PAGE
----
Less perfect, more carefree
During the holiday season, I find more and more articles with headings such as "Flawless Thanksgiving" or "Perfect Christmas" appearing in newspapers, magazines or on the Internet.
As someone who is not a perfectionist, my immediate reaction after reading such headings is, "It's not for me." I often skip reading those articles.
I would rather have a "stress-less" or "carefree" holiday than a "flawless" or "perfect" one.
I think if our goal is a "flawless" and "perfect" holiday, we can set ourselves up for more stress and some disappointments.
Yes, we can plan ahead and be creative. We can spend less, shop less, buy less, cook less, wrap less, waste less, do less and be stress-less. We can try our best to create "the most memorable" Thanksgiving or Christmas.
But to have it "flawless," "perfect" or even "stress-free" is a sure way to more stress and some disappointment.
In my opinion, our perfectionist attitude can also create a barrier for people in deepening their relationships.
I remember a few years ago I was looking at an old photo of my parents eating a meal with some relatives in their small apartment. Instead of enjoying my parents' smiling faces and looking at the wonderful food they had prepared for the relatives, my first thought was, "Look, how cluttered the place is! The cabinet in the background was full of stuff on top of each other. It is embarrassing to have guests there!"
Then it hit me. I shouldn't have had such a thought. I knew nobody at the dinner table paid any attention to the clutter in the background.
In the old days, we didn't have telephones. We often visited relatives and friends without notices in advance. A lot of things we did were spontaneous. If we felt like it, we simply walked to someone's home for a visit.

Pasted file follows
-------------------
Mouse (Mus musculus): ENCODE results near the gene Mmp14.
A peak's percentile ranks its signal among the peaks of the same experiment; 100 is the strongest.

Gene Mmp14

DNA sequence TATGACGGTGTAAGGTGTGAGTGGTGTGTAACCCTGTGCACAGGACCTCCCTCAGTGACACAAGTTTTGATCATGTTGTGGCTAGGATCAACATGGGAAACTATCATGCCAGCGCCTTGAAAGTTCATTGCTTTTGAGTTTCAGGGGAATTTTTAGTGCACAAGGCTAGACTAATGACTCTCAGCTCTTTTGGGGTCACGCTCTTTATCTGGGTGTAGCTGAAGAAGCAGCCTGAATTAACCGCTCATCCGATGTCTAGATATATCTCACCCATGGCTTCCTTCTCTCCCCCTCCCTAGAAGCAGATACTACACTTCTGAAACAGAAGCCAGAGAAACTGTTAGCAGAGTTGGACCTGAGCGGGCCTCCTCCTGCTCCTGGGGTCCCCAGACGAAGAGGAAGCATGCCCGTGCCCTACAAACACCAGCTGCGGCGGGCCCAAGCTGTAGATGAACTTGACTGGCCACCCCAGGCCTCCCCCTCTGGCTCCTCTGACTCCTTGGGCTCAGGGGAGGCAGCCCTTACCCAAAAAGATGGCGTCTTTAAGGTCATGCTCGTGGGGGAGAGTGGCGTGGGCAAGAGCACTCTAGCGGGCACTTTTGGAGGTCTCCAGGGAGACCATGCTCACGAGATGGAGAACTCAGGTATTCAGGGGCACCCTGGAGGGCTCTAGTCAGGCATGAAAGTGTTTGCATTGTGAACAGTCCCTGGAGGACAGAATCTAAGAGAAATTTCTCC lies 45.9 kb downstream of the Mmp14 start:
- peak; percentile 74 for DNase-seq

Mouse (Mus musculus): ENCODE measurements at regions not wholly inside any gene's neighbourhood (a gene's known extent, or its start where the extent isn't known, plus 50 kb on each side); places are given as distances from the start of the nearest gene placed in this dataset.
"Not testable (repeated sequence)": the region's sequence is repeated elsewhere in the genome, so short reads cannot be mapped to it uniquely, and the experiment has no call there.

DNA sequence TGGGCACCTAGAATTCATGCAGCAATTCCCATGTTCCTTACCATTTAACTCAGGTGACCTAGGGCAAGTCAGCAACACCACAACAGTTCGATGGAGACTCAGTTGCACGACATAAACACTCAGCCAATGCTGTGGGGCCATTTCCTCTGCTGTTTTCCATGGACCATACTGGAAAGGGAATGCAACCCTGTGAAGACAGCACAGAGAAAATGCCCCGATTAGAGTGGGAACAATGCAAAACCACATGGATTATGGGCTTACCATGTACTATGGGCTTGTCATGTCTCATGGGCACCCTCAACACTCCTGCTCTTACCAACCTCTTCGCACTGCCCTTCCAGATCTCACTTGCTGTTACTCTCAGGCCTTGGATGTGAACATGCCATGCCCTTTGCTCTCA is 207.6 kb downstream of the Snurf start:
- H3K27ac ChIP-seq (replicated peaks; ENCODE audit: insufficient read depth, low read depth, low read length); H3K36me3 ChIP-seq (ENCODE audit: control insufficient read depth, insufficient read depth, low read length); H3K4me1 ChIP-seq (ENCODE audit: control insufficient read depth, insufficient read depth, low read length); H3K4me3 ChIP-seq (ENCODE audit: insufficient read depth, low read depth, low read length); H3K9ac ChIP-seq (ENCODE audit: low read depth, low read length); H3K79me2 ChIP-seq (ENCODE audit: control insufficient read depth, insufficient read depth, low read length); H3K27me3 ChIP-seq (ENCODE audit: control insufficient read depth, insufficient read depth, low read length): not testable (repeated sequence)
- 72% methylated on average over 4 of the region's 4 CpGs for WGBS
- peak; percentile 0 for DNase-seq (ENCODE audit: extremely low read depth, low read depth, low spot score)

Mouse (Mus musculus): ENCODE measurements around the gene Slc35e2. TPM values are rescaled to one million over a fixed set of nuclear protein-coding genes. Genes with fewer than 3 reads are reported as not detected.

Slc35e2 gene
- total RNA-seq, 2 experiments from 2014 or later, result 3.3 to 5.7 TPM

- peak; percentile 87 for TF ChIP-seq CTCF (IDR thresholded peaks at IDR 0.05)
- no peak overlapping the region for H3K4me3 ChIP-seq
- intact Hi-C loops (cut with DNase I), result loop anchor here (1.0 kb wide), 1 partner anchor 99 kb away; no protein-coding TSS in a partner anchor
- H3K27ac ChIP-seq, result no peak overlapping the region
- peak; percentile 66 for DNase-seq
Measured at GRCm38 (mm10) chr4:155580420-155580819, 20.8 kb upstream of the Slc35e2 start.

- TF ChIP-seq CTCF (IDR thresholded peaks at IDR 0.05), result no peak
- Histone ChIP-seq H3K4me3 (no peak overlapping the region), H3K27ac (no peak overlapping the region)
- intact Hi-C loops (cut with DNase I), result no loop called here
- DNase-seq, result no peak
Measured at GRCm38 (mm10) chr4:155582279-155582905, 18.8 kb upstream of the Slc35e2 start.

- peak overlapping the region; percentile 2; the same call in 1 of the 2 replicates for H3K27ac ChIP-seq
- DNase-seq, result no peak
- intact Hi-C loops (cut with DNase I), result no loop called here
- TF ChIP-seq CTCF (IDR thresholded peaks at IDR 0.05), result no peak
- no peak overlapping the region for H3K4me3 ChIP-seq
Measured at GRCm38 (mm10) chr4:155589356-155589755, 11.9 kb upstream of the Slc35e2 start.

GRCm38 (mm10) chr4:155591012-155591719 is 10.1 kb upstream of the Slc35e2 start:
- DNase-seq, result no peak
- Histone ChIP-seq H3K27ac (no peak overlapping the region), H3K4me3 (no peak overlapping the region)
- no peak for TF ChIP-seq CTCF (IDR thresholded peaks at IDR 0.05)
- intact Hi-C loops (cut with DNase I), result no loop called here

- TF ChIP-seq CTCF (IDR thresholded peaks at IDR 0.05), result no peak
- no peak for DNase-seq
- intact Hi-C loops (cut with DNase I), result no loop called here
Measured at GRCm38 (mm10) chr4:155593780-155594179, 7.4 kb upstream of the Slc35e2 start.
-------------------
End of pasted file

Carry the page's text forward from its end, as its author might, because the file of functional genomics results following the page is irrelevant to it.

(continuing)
It wasn't in our conscious mind at that time that we couldn't have visitors over because we were not prepared for having visitors, or because our home looked messy and cluttered, and therefore was not presentable or embarrassing.
Only after living in the U.S. for many years and have visiing many "flawless" and "perfect" looking homes did I become aware that my home is not as "flawless" and "perfect" as others are.
I don't have my interior designed by a professional. I don't have expensive sets of furniture. I don't have fancy decorations. I don't have matching curtains. I don't have masterpiece paintings on the wall. I don't use a white table cloth. I don't use a centerpiece. I don't have a perfectly clean kitchen because I cook every day.
Even though I personally don't care about any of these things I don't have and use, and I don't care about how perfect or imperfect others' houses are, my non-perfectionist attitude and my imperfect house do create a barrier more or less for me in terms of hospitality.
I am not a big party person, but I do enjoy talking with individuals and getting to know people. I enjoy sharing some conversations with people over a simple meal.
But when I go to parties, and see so much emphasis focused on the perfect setting, the perfect food, the perfect of everything, I feel inadequate when doing the same thing.
When we focus so much on appearances, we have to spend lots of time and energy on cleaning, decorating, shopping, preparing, cooking so we can have a perfect party or a perfect holiday.
Then more and more we shy away from doing parties, because it is too much work and becomes too overwhelming.
So, people get together less often and become less connected. There are fewer quality and deep relationships.
The more perfectionism I see in others, the more distant I feel.
I know I am not the only one who feels stressed by the perfectionist attitude in our society.
A friend whom I considered a perfectionist once told me she felt more relaxed when she visited other people's homes that were less than perfect.
Perfectionism can certainly make our own lives and others' harder and more stressful.
I would rather live my life in a less perfect and less stressful way than having things flawless and perfect with more stress and anxiety attached.
Like many things in life, we just can't eat our cake and have it, too.
If we want to enjoy our holiday with less stress and craziness, then we should let loose or let go some of our perfectionism.
I wish you all a stress-less holiday season!